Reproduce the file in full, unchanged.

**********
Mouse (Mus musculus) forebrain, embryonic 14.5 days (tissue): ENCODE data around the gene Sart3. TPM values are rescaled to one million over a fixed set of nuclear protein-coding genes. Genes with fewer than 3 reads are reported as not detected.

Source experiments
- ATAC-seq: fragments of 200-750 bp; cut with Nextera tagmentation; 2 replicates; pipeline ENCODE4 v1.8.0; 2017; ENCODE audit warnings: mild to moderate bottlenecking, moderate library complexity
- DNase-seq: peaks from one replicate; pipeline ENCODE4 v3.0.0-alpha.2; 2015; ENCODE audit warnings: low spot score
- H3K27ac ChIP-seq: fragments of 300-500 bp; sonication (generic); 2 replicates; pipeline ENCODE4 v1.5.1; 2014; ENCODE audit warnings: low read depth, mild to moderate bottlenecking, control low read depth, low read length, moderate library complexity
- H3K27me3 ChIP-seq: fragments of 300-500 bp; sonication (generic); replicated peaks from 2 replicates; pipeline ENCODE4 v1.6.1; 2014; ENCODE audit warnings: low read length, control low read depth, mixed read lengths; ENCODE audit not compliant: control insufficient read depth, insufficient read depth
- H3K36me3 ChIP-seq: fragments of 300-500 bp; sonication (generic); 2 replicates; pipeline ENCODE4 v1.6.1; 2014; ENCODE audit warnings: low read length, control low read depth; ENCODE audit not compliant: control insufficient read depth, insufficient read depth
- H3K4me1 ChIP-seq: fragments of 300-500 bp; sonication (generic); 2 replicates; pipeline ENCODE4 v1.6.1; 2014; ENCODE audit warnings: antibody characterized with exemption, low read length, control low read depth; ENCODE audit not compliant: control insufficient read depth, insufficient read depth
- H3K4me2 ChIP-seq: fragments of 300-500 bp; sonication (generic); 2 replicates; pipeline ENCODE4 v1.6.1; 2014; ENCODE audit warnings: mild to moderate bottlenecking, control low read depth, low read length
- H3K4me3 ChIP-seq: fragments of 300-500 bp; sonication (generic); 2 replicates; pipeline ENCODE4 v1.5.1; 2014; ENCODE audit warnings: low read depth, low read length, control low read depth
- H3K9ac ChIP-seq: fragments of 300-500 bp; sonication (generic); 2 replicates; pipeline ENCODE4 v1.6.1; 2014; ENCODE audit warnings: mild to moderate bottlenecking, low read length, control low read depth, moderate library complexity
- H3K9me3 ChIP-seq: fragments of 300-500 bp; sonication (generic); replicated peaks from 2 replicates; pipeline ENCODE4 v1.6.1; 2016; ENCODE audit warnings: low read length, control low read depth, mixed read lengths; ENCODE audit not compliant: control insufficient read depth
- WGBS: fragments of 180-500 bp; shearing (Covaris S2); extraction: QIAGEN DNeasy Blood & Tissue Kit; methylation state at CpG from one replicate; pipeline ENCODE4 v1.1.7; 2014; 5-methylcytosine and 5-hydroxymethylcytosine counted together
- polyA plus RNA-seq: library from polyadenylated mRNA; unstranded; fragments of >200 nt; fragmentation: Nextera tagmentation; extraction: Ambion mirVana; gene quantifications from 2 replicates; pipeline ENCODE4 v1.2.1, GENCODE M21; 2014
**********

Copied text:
Mouse (Mus musculus) forebrain, embryonic 14.5 days (tissue): ENCODE data around the gene Sart3. TPM values are rescaled to one million over a fixed set of nuclear protein-coding genes. Genes with fewer than 3 reads are reported as not detected.

Source experiments
- ATAC-seq: fragments of 200-750 bp; cut with Nextera tagmentation; 2 replicates; pipeline ENCODE4 v1.8.0; 2017; ENCODE audit warnings: mild to moderate bottlenecking, moderate library complexity
- DNase-seq: peaks from one replicate; pipeline ENCODE4 v3.0.0-alpha.2; 2015; ENCODE audit warnings: low spot score
- H3K27ac ChIP-seq: fragments of 300-500 bp; sonication (generic); 2 replicates; pipeline ENCODE4 v1.5.1; 2014; ENCODE audit warnings: low read depth, mild to moderate bottlenecking, control low read depth, low read length, moderate library complexity
- H3K27me3 ChIP-seq: fragments of 300-500 bp; sonication (generic); replicated peaks from 2 replicates; pipeline ENCODE4 v1.6.1; 2014; ENCODE audit warnings: low read length, control low read depth, mixed read lengths; ENCODE audit not compliant: control insufficient read depth, insufficient read depth
- H3K36me3 ChIP-seq: fragments of 300-500 bp; sonication (generic); 2 replicates; pipeline ENCODE4 v1.6.1; 2014; ENCODE audit warnings: low read length, control low read depth; ENCODE audit not compliant: control insufficient read depth, insufficient read depth
- H3K4me1 ChIP-seq: fragments of 300-500 bp; sonication (generic); 2 replicates; pipeline ENCODE4 v1.6.1; 2014; ENCODE audit warnings: antibody characterized with exemption, low read length, control low read depth; ENCODE audit not compliant: control insufficient read depth, insufficient read depth
- H3K4me2 ChIP-seq: fragments of 300-500 bp; sonication (generic); 2 replicates; pipeline ENCODE4 v1.6.1; 2014; ENCODE audit warnings: mild to moderate bottlenecking, control low read depth, low read length
- H3K4me3 ChIP-seq: fragments of 300-500 bp; sonication (generic); 2 replicates; pipeline ENCODE4 v1.5.1; 2014; ENCODE audit warnings: low read depth, low read length, control low read depth
- H3K9ac ChIP-seq: fragments of 300-500 bp; sonication (generic); 2 replicates; pipeline ENCODE4 v1.6.1; 2014; ENCODE audit warnings: mild to moderate bottlenecking, low read length, control low read depth, moderate library complexity
- H3K9me3 ChIP-seq: fragments of 300-500 bp; sonication (generic); replicated peaks from 2 replicates; pipeline ENCODE4 v1.6.1; 2016; ENCODE audit warnings: low read length, control low read depth, mixed read lengths; ENCODE audit not compliant: control insufficient read depth
- WGBS: fragments of 180-500 bp; shearing (Covaris S2); extraction: QIAGEN DNeasy Blood & Tissue Kit; methylation state at CpG from one replicate; pipeline ENCODE4 v1.1.7; 2014; 5-methylcytosine and 5-hydroxymethylcytosine counted together
- polyA plus RNA-seq: library from polyadenylated mRNA; unstranded; fragments of >200 nt; fragmentation: Nextera tagmentation; extraction: Ambion mirVana; gene quantifications from 2 replicates; pipeline ENCODE4 v1.2.1, GENCODE M21; 2014